Saving Space at the National Art Library

Word & Image
March 16, 2016

This year the National Art Library has begun a major project to increase the space in its crypt store, and as an apprentice arriving last October, I have been able to be a part of the work.

Work began in October, meaning the crypt store has been unavailable to readers for four months. But, with the crypt reopening on Tuesday 2nd February, the work is almost complete. This is a short explanation of how I and my colleagues have spent the last 16 weeks increasing its capacity.

Firstly, new shelving racks have been fitted which are 10 cm narrower, allowing another four racks to be squeezed in. This equates to 230 linear metres. Alongside this we have consolidated the existing collection which has saved at least another 120 metres. To allow space for the new racking, all the books had to be moved to temporary shelving. The rolling racks took one week to be installed and since then, an enormous effort has gone into re-shelving all the books.

What is consolidation?

Consolidation is the process of rearranging books to fit the space more efficiently. This means shelving books in terms of height rather than subject.

Consolidation: before and after.
An example of a bookshelf, before and after consolidation © Victoria and Albert Museum, London

Space saving is not the only benefit to consolidation; it can help to protect the collection too. If a tall book is shelved next to one half its size the taller book begins to bow. Similarly, you should shelve deep books next to one another, so that they support each other and prevent their covers from splaying out at the ends. Another way we can protect the collection is to ensure books are not packed too tightly on to the shelf; this can cause books to be crushed and their bindings will break. By removing very thin books and placing them in boxes this protects the most vulnerable.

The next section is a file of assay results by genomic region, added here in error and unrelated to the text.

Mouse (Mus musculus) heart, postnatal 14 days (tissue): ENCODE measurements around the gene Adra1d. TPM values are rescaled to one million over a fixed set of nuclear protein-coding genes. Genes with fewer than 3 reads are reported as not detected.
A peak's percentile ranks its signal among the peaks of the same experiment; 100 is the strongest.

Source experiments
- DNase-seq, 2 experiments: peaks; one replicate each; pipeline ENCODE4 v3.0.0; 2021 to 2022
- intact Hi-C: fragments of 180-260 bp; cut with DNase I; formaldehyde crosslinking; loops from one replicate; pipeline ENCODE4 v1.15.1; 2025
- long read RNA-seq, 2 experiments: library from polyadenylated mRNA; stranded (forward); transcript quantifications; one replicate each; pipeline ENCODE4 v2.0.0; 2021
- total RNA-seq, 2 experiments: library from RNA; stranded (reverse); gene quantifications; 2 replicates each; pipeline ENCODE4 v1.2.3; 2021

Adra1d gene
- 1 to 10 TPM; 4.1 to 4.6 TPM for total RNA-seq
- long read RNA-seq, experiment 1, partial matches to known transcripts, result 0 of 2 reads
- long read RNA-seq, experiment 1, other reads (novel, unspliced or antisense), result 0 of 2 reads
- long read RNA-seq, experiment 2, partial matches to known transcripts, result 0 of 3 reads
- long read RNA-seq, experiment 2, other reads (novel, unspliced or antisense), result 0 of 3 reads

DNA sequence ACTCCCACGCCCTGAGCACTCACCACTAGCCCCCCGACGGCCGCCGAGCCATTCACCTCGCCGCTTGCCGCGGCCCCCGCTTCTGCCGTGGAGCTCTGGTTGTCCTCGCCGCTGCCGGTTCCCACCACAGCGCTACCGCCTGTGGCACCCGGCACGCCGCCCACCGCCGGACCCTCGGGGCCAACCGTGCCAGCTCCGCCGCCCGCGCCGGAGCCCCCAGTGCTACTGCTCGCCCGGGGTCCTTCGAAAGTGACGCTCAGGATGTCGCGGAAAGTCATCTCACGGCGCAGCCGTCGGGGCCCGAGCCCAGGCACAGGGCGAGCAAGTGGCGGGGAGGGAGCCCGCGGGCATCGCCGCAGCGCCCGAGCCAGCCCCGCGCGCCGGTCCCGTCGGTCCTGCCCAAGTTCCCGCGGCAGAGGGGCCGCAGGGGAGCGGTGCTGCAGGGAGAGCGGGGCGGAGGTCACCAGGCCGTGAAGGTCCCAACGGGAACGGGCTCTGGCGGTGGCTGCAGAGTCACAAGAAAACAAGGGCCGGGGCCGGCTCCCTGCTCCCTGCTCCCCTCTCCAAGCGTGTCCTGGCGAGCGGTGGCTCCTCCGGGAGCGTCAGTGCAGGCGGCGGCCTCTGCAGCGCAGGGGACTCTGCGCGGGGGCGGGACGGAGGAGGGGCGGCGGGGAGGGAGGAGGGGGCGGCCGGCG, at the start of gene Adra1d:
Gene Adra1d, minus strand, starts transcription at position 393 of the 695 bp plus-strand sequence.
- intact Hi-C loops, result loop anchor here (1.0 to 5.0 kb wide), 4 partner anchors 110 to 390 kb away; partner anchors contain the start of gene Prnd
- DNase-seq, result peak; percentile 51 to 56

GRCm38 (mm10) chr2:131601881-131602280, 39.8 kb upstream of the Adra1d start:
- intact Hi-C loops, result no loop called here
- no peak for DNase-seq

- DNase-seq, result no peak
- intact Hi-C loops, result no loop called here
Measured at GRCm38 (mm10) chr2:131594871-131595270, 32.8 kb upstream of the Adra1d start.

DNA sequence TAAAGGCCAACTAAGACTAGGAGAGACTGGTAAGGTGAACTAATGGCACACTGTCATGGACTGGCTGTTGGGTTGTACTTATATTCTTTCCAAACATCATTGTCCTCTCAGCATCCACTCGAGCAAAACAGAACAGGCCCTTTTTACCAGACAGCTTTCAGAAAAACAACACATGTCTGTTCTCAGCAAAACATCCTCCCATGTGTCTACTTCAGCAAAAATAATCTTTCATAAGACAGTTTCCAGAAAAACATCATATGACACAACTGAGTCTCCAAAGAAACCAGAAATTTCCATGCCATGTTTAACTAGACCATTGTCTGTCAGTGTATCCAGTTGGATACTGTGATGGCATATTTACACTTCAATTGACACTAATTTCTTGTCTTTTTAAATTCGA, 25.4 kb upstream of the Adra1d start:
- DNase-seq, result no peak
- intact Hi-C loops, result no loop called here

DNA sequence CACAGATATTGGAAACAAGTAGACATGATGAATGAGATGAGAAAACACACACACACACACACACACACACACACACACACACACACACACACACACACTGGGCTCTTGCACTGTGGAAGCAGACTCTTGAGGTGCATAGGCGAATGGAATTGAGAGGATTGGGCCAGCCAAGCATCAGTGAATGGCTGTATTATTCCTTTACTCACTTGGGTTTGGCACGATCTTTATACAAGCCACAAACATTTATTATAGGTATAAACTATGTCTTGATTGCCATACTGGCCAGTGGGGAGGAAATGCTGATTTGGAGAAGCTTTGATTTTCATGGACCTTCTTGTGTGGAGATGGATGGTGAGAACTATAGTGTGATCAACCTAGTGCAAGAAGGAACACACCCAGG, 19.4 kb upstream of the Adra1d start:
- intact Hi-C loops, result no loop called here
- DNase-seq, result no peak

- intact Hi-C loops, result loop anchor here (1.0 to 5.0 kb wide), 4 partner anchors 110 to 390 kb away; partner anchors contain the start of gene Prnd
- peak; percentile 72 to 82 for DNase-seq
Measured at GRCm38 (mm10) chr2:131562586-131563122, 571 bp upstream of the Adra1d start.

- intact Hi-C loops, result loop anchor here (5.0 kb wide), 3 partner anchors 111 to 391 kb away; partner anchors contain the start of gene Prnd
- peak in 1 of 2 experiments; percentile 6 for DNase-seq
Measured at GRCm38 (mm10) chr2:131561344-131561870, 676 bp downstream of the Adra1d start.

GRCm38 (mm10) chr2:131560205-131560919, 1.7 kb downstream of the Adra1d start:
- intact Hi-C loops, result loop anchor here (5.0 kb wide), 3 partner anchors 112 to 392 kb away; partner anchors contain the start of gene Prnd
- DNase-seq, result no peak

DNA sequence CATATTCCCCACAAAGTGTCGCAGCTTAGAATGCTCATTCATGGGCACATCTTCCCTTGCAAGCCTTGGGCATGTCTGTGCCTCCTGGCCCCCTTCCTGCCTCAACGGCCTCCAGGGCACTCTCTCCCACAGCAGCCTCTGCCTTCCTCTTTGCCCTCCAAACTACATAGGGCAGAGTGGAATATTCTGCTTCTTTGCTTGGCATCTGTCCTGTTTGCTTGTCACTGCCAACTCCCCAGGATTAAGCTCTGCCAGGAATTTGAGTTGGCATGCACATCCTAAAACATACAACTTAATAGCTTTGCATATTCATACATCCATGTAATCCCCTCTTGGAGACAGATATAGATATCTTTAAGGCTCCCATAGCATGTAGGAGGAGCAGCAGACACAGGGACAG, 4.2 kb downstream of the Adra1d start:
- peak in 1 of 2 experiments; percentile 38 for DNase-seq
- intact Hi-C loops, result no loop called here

Whilst moving books we have come across many that need conservation, we are then able to tie these with ribbon, or put protective covers over their bindings. More effectively, we can find a new home for them which is more suitable.

All this takes time and, most importantly, we must always consider how we can move so many books without damaging the collection. We do feel enough of the collection is now accessible that we can reopen the crypt, however there are still some areas that are not quite complete. Our hard work will have improved our service to the readers: now the books are in a logical order and retrieving requested books is much easier.

By applying this method in the crypt store we have managed to fit an extra 15,000 books. I hope to complete the majority of this project before my year here is over, but there is a lot to do. I never realised, as a librarian how much of your day is spent moving books and you quickly become very adept at setting shelves. Although, if you like solving puzzles, it can be quite enjoyable; especially the satisfaction you get when all the books fit perfectly.


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